Bi-allelic GAD1 variants cause a neonatal onset syndromic developmental and epileptic encephalopathy.

TitleBi-allelic GAD1 variants cause a neonatal onset syndromic developmental and epileptic encephalopathy.
Publication TypeJournal Article
Year of Publication2020
AuthorsChatron, N, Becker, F, Morsy, H, Schmidts, M, Hardies, K, Tuysuz, B, Roselli, S, Najafi, M, Alkaya, DUludag, Ashrafzadeh, F, Nabil, A, Omar, T, Maroofian, R, Karimiani, EGhayoor, Hussien, H, Kok, F, Ramos, L, Gunes, N, Bilguvar, K, Labalme, A, Alix, E, Sanlaville, D, de Bellescize, J, Poulat, A-L, Moslemi, A-R, Lerche, H, May, P, Lesca, G, Weckhuysen, S, Tajsharghi, H
Corporate AuthorsEuroEpinomics-RES consortium AR working group
JournalBrain
Volume143
Issue5
Pagination1447-1461
Date Published2020 May 01
ISSN1460-2156
Abstract

Developmental and epileptic encephalopathies are a heterogeneous group of early-onset epilepsy syndromes dramatically impairing neurodevelopment. Modern genomic technologies have revealed a number of monogenic origins and opened the door to therapeutic hopes. Here we describe a new syndromic developmental and epileptic encephalopathy caused by bi-allelic loss-of-function variants in GAD1, as presented by 11 patients from six independent consanguineous families. Seizure onset occurred in the first 2 months of life in all patients. All 10 patients, from whom early disease history was available, presented with seizure onset in the first month of life, mainly consisting of epileptic spasms or myoclonic seizures. Early EEG showed suppression-burst or pattern of burst attenuation or hypsarrhythmia if only recorded in the post-neonatal period. Eight patients had joint contractures and/or pes equinovarus. Seven patients presented a cleft palate and two also had an omphalocele, reproducing the phenotype of the knockout Gad1-/- mouse model. Four patients died before 4 years of age. GAD1 encodes the glutamate decarboxylase enzyme GAD67, a critical actor of the γ-aminobutyric acid (GABA) metabolism as it catalyses the decarboxylation of glutamic acid to form GABA. Our findings evoke a novel syndrome related to GAD67 deficiency, characterized by the unique association of developmental and epileptic encephalopathies, cleft palate, joint contractures and/or omphalocele.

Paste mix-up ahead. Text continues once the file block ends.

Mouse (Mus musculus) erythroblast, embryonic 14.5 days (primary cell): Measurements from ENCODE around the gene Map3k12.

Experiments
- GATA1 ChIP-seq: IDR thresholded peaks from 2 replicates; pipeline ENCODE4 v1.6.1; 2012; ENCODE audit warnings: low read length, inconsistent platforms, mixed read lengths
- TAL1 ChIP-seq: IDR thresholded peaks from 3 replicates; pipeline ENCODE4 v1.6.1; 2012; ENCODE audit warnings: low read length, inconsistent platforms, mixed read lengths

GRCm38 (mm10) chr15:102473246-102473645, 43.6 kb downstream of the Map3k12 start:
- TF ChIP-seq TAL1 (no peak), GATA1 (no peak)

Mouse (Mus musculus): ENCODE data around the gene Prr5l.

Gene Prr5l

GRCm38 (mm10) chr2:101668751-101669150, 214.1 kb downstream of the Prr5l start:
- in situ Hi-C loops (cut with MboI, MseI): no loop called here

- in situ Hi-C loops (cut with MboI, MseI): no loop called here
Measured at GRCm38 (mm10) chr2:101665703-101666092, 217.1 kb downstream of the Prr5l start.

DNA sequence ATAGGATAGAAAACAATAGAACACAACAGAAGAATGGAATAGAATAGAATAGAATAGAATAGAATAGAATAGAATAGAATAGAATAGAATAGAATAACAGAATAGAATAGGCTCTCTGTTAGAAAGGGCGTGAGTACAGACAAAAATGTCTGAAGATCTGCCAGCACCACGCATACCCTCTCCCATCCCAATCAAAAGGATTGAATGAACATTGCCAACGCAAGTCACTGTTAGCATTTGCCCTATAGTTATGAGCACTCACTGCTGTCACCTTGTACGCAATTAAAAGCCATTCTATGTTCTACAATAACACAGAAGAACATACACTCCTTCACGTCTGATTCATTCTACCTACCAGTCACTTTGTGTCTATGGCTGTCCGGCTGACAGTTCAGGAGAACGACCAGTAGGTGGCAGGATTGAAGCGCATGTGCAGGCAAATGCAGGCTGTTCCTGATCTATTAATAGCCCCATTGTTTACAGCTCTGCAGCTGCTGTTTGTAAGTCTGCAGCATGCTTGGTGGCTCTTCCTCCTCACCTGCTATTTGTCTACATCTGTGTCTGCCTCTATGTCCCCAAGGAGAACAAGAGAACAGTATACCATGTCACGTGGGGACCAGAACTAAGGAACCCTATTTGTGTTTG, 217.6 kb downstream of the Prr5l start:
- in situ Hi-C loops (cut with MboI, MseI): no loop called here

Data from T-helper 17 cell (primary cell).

DOI10.1093/brain/awaa085
Alternate JournalBrain
PubMed ID32282878
PubMed Central IDPMC7241960
Grant ListU24 HG008956 / HG / NHGRI NIH HHS / United States
UM1 HG006504 / HG / NHGRI NIH HHS / United States